Remove the dark filter from Wii U GBA VC titles.
Like other Virtual Console platforms, Nintendo's Game Boy Advance Virtual Console releases on the Wii U have reduced brightness. In the GBA's case, this is somewhat more defensible than with home consoles, as the original GBA model did display quite dimly.
Still, later in the handheld's lifespan, multiple successive frontlit and backlit models were released. Between the Game Boy Advance SP 001, SP 101, Game Boy Micro, Nintendo DS, DS Lite and even the Game Boy Player, the vast majority of ways to play GBA games don't involve a dim screen.
As such, many of us don't really have nostalgia for the dim old original GBA display and would prefer to see the vibrant graphics as they naturally appear on more modern screens. This thread is about doing that on the Wii U, so you can play your games with full brightness, or indeed change the brightness to any value you like.
- Download the command line tool MArchiveBatchTool, available for Windows and Linux. Extract the archive wherever feels right to you.
- Get the alldata.bin and alldata.psb.m files from the GBA VC title you're modifying. The obvious way to do this is to connect to your Wii U over FTP (using either ftpiiu_everywhere or WiiUFtpServer) and navigate to /usr/title/00050000/YourGame/content. Copy the two alldata files to the same place where you extracted MArchiveBatchTool.
- Open a command prompt or terminal window. If you're on Linux, I'll just assume you know how to do this. For Windows users, open the folder where you extracted MArchiveBatchTool in Windows Explorer and click inside the address bar. Delete the text in the address bar, replace it with just cmd, then press Enter. A command prompt window will open.
- At the command line/terminal prompt, enter the following command. If you're on Windows, you can copy and paste these commands, but note that several of them will need to be changed depending on what game you're modifying. If you're on Linux, remember to use forward slashes (/) instead of the backslashes (\) seen in the following commands.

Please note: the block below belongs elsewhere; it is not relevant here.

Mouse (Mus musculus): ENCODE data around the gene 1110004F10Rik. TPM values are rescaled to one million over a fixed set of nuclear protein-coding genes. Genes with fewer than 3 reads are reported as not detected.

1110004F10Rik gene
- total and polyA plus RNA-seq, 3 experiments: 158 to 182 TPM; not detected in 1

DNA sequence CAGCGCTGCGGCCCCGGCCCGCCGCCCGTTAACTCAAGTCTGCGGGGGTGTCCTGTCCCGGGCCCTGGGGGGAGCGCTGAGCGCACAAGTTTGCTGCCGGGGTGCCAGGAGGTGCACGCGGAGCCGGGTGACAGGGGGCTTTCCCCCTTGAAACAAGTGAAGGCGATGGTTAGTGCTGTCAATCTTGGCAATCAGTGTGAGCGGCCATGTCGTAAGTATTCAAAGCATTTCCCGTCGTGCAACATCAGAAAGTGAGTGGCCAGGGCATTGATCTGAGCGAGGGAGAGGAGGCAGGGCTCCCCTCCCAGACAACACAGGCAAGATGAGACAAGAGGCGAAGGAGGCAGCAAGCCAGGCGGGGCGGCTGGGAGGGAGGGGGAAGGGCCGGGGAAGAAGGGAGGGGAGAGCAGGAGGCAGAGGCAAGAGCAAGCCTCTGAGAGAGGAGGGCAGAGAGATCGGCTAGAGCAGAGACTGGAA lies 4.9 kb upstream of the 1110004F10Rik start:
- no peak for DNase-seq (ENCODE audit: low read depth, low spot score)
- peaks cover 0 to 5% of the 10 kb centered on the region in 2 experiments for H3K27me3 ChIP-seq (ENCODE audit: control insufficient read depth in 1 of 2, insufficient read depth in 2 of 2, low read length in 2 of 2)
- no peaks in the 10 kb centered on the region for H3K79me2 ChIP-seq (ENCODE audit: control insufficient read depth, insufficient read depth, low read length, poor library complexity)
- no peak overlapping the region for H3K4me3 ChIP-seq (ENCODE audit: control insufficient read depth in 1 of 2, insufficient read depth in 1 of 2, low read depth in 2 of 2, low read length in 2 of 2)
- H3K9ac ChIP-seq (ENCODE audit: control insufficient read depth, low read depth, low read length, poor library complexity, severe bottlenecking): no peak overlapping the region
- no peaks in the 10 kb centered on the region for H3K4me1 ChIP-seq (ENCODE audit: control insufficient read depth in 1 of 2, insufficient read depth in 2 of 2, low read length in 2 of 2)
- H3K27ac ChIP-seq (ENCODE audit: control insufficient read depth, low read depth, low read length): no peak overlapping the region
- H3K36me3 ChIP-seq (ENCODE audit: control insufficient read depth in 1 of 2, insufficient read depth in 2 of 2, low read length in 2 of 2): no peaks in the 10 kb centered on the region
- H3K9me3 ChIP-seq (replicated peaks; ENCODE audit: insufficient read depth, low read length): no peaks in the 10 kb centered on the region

MArchiveBatchTool archive extract alldata.psb.m --codec zlib --seed MX8wgGEJ2+M47 --keyLength 80
- For the next few commands, you'll need a unique number for each GBA VC title. e.g. Drill Dozer USA is 1021, Super Mario Advance 4: Super Mario Bros. 3 USA is 0141, etc. In your file explorer, you can open the alldata.psb.m_extracted directory to see your game's unique number, as the name of the first directory underneath it. Remember to replace the #### marks in the next few commands with your number.
MArchiveBatchTool m unpack "alldata.psb.m_extracted\####\config\title_prof.psb.m" zlib MX8wgGEJ2+M47 80 MArchiveBatchTool psb deserialize "alldata.psb.m_extracted\####\config\title_prof.psb"
- Back in your file explorer, browse to alldata.psb.m_extracted/####/config/ and open title_prof.psb.json in any standard text editor.
- Toward the beginning of that file, under "m2epi", locate where it says ...
- Return to your command line window and enter the following two commands (again, replace the ####s):
MArchiveBatchTool psb serialize "alldata.psb.m_extracted\####\config\title_prof.psb.json" MArchiveBatchTool m pack "alldata.psb.m_extracted\####\config\title_prof.psb" zlib MX8wgGEJ2+M47 80
- You've just re-encrypted your modified config file, so delete your modified title_prof.psb.json now. Your final, encrypted config file is title_prof.psb.m; do not delete the wrong file!
- Back at the command line again, enter the following command:
MArchiveBatchTool archive build --codec zlib --seed MX8wgGEJ2+M47 --keyLength 80 alldata.psb.m_extracted alldata
- You now have your modified alldata.bin and alldata.psb.m. Upload these files back to your Wii U, replacing the original versions and exit from your Wii U FTP server.
Not much else to say here, but what the hell.
- Full/maximum brightness is 1, anything >1 just gives you 1 brightness. I didn't bother testing, but anything between 0 and 1 is probably an acceptable value.
- M2 has used this same basic setup (alldata files) for ages and have continued to use it on later systems. Lucky for us! They have periodically changed their encryption seed, but they're pretty easy to find; just extract the main executable (and if appropriate, decompress it--on Wii U, you can do this with 0CBH0's wiiurpxtool) and search the file for a thing that looks exactly like a secret encryption key. strings -n 13 is a great start.
- I know this tutorial is kind of a lot. @NicoAICP is interested in adding this feature to UWUVCI for GBA injections, so if you're patient you can just wait for that. Don't hassle them about it though, just be cool.
Last edited by Vague Rant,